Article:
The student loan balance will be zero on your credit report, but the status will show you settled the account for less than the full amount.
However, other options like a judgment or collection can have an even greater impact on your credit. And a student loan canât be settled until youâre already in default, which is far more of a drag on your credit score.
This is one reason itâs essential to consider all of the factors in your individual case â and ask an expert.
How To Get Extra Help With Debt
Debt payoff can seem overwhelming and complicated, but there are many resources that can guide you. A good place to start is, again, a nonprofit credit counseling agency, where you can receive a free initial consultation and get help with budgeting and debt reduction strategies. If you’re not only dealing with debt collectors but you’re also involved in a lawsuit related to your debt, a lawyer experienced with consumer debt issues is the best person to work with you can find free local legal assistance through the Legal Services Corporation’s search tool.
If you’re feeling burdened by debt and you’re unable to pay for basic needs, call 211 to connect with services in your area that may offer rent, mortgage, utility or medical bill assistance. Other types of financial assistance may be available from the federal or state government, and you can take a look at the programs you qualify for at Benefits.gov.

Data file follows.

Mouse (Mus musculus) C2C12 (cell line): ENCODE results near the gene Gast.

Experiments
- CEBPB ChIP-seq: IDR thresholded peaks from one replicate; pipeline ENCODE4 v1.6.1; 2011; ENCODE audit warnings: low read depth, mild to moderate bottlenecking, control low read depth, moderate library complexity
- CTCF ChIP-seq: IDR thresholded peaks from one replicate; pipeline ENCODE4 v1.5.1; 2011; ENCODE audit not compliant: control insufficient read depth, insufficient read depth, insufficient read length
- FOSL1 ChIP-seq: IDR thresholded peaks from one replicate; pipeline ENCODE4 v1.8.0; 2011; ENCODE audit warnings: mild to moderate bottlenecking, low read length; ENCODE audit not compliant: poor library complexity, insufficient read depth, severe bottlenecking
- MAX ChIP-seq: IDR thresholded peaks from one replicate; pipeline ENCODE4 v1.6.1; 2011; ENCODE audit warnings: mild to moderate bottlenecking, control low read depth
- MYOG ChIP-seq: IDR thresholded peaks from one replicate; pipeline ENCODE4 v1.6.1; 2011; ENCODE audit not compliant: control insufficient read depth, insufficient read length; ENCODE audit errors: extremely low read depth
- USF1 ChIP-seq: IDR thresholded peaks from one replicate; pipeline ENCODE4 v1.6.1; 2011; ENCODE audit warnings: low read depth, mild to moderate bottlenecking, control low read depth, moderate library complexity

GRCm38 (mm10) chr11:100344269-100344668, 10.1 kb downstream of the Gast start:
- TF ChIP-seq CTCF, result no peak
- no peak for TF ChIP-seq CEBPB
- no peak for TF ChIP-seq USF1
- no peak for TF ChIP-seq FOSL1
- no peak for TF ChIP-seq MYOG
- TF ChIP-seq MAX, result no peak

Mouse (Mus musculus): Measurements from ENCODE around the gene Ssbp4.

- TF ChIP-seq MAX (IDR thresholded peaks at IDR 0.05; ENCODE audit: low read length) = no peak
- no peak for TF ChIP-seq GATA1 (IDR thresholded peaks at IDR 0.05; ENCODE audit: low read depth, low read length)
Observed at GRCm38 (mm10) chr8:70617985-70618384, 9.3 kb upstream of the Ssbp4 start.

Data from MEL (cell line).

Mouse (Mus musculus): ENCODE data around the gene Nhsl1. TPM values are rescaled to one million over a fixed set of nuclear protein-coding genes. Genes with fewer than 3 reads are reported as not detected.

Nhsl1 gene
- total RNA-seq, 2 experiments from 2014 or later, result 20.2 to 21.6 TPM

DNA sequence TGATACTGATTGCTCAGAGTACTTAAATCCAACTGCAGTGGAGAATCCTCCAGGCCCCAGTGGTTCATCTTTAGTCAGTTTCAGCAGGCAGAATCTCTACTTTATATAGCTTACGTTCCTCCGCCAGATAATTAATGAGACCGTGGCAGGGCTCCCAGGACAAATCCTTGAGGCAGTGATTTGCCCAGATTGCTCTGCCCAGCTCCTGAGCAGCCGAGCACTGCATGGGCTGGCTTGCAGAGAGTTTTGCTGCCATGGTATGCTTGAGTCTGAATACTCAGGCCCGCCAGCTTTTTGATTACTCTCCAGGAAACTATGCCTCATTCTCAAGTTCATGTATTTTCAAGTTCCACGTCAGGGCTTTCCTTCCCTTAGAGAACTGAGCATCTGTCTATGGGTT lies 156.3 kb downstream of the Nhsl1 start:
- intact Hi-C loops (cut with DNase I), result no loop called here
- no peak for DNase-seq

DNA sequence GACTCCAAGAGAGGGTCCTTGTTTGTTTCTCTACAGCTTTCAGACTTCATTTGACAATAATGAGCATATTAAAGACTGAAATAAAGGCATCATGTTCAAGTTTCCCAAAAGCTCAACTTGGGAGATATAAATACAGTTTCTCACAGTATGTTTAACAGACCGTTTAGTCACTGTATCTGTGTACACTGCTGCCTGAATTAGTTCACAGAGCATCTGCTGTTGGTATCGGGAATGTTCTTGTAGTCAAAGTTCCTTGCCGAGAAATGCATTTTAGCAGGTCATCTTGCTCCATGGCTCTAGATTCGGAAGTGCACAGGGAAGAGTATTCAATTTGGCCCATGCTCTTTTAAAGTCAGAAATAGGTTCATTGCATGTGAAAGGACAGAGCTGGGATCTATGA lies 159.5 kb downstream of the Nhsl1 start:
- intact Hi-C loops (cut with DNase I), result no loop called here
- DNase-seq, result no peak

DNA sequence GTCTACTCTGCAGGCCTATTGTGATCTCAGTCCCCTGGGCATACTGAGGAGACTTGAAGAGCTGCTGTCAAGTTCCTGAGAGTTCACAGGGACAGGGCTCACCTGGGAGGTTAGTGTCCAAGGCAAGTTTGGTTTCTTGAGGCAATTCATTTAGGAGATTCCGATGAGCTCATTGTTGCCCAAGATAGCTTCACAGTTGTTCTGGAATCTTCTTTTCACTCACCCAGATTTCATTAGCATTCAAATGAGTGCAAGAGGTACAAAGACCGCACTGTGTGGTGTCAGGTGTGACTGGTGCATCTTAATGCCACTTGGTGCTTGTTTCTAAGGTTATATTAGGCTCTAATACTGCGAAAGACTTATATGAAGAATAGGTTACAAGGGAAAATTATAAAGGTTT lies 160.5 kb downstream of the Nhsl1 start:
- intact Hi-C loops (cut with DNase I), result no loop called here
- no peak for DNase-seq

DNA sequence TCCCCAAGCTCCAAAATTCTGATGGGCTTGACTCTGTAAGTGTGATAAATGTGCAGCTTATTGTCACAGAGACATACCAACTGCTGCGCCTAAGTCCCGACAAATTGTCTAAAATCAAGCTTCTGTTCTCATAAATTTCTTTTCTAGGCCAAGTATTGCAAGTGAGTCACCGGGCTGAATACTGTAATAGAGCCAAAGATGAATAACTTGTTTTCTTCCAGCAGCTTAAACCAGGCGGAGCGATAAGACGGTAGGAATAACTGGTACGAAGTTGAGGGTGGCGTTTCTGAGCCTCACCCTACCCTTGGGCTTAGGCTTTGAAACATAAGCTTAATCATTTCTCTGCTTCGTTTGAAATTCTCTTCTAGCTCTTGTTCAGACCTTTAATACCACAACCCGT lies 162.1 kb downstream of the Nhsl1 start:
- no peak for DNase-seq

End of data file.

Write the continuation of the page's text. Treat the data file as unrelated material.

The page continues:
Don’t forget to engage with organizations that work with specific populations you might be a part of, such as Military OneSource, which serves military families and offers financial and legal resources.
How To Negotiate Credit Card Debt
Negotiating with credit card companies can be tricky because many will likely be reluctant to change their terms unless they are worried about you filing for bankruptcy. Whether you choose to negotiate credit card debt on your own or hire a professional to represent you, its best to come prepared to negotiate. Start with the following steps:
How To Get A Student Loan Settlement
You can attempt to settle student loans on your own or with the help of a more experienced negotiator.
Make contact yourself. Reach out to the company thats been in contact about your defaulted loan. For defaulted student loans, this will likely be a collection agency. Contact them and ask to discuss settlement options.
Hire an attorney. Choose a student loan lawyer or an attorney who specializes in debt settlements. You will likely have to pay legal fees, and lawyers cannot guarantee better savings than you can get on your own. Attorneys can negotiate federal student loan settlements but may prove most helpful if your private student loan holder has sued you.
Work with a debt settlement company. If youre still making payments, debt settlement companies will have you stop and fund an account with them instead. Once youve put enough money aside, the company will try to negotiate a settlement. Using a debt settlement company is risky, especially if your loans arent already in default. Only some of these companies help settle student loans, and some lenders wont negotiate with debt settlement companies. Check that your lender will before selecting this option.